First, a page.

What’s in our name?
John Lea and his wife Mary were the first of the Lea generations in this part of what was the Township of York. In 1820 they purchased a farm with a log house at what is now Laird Dr. and Lea Ave.
They came with their son William. Their son John Lea Jr. was born on this farm. It was son William who first named the Village of Leaside in the 1850s and built a fashionable octagonal house near where the Leaside Memorial Community Gardens is now. He also called the house Leaside.
The Lea name certainly stuck – Lea Ave., Leacrest Rd., Leadale Ave. are all streets in Leaside and Leaside Park Dr. is in Thorncliffe Park. And of course, there is the Town of Leaside incorporated in 1913.
It is strange that the street name that should most directly honour the Lea family, Lea Ave., is only three blocks long and has no houses fronting onto it.
The most people living in buildings with a Leaside name? That would hands down be the hundreds of people who live in 85 and 95 Thorncliffe Park Dr., the two tall buildings aka Leaside Towers. Also in Thorncliffe is the outdoor Leaside Pool on, what else, Leaside Park Dr.? And adjacent to that pool is Leaside Park. This is all from the time before the 1967 amalgamation when Thorncliffe Park was part of the Town of Leaside.
If you want to do something using minimal brain power, count the number of businesses or shopping areas that start with the name Leaside. Some of them are even around here, but all of them presumably are looking for our custom.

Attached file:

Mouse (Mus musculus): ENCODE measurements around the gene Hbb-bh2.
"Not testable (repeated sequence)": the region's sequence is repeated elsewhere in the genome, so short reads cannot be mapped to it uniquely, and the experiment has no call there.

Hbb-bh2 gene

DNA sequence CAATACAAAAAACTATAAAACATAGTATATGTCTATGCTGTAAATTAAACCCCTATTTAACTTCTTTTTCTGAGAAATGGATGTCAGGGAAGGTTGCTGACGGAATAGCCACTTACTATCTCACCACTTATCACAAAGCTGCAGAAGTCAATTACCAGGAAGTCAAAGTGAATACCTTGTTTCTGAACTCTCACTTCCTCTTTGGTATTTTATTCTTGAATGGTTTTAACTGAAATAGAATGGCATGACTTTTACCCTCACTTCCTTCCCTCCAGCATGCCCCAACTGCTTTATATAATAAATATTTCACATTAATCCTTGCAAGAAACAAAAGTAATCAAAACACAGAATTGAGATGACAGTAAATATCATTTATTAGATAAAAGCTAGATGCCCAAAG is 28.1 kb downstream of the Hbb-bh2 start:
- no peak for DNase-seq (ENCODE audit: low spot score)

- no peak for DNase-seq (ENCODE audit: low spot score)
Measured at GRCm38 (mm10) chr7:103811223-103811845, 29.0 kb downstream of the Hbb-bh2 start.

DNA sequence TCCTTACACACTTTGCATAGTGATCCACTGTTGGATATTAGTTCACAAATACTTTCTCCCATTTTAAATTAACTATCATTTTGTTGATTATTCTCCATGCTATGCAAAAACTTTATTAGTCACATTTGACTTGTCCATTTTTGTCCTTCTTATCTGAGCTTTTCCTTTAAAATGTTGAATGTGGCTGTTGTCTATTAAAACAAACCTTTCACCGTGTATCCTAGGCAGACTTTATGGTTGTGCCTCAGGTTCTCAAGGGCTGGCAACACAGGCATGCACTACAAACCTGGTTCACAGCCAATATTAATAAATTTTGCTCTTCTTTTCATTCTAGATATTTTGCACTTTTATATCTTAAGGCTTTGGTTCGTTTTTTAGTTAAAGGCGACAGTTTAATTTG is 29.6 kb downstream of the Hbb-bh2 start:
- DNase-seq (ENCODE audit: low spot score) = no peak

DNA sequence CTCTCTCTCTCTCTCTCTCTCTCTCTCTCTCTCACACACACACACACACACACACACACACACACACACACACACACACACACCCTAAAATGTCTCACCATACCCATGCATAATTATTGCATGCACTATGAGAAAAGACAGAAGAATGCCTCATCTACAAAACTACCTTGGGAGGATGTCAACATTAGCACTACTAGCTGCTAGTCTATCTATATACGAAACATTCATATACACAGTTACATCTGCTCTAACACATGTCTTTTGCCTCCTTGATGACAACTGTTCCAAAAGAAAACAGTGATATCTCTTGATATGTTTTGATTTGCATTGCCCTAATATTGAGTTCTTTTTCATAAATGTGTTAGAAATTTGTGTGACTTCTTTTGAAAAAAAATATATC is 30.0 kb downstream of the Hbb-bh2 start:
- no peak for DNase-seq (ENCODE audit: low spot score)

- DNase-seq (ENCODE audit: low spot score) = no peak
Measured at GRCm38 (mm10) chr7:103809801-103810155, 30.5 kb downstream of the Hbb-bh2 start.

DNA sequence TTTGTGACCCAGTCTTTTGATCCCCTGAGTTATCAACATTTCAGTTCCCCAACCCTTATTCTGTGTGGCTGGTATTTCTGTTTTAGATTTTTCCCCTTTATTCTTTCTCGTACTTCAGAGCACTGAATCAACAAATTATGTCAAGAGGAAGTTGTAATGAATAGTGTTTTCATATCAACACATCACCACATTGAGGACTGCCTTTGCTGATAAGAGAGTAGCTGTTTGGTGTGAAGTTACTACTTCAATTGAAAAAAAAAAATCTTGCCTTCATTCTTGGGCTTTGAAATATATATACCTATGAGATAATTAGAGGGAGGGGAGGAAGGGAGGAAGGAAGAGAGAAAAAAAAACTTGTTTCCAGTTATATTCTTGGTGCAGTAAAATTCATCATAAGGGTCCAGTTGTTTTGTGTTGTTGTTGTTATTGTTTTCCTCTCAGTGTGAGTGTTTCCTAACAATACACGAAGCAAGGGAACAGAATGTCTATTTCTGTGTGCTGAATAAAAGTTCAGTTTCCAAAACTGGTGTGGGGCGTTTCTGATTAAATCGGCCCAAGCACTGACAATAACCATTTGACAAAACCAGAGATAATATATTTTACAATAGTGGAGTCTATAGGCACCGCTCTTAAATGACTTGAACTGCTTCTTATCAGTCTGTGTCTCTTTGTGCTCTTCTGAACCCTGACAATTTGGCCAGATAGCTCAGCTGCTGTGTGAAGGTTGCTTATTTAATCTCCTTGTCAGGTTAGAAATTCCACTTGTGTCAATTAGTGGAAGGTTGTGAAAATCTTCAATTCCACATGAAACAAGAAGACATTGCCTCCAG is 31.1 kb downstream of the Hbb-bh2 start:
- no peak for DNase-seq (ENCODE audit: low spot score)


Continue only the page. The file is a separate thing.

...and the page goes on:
Someone, when asked where he lived, answered, “Leaside”. When asked where specifically, it turned out to be on the other side of the Leaside Bridge around where Pape and Donlands split. I guess that was South, South Leaside.
I also remember being surprised a few years ago to see a London bus circling Trafalgar Square with the name Leaside on it. Really should have hopped on to see where it was going.
Sometimes you need to read all the words in a description. When we first moved to Leaside, I saw an announcement about a Remembrance Day service at a Memorial Garden. We live not far from Leaside Memorial Community Gardens, and I knew there was some sort of monument there, so I was quite happy to walk over there for the service. Of course, surprise, there was no service there – it was at the Memorial Gardens at Coxwell and Mortimer, and the monument I had noticed was honouring Leaside, the octagonal house.
One place we don’t often see Leaside anymore is in postal addresses. We are all now part of the City of Toronto, so our most correct postal address would use that. But it amazes me to see how many people continue to use Willowdale, Don Mills, Rexdale and Weston as just a few examples when asked to give their mailing address.
Are any of you using Leaside on a mailing label? I must admit that I have a fondness for using East York, having been indoctrinated when the Borough of East York still existed.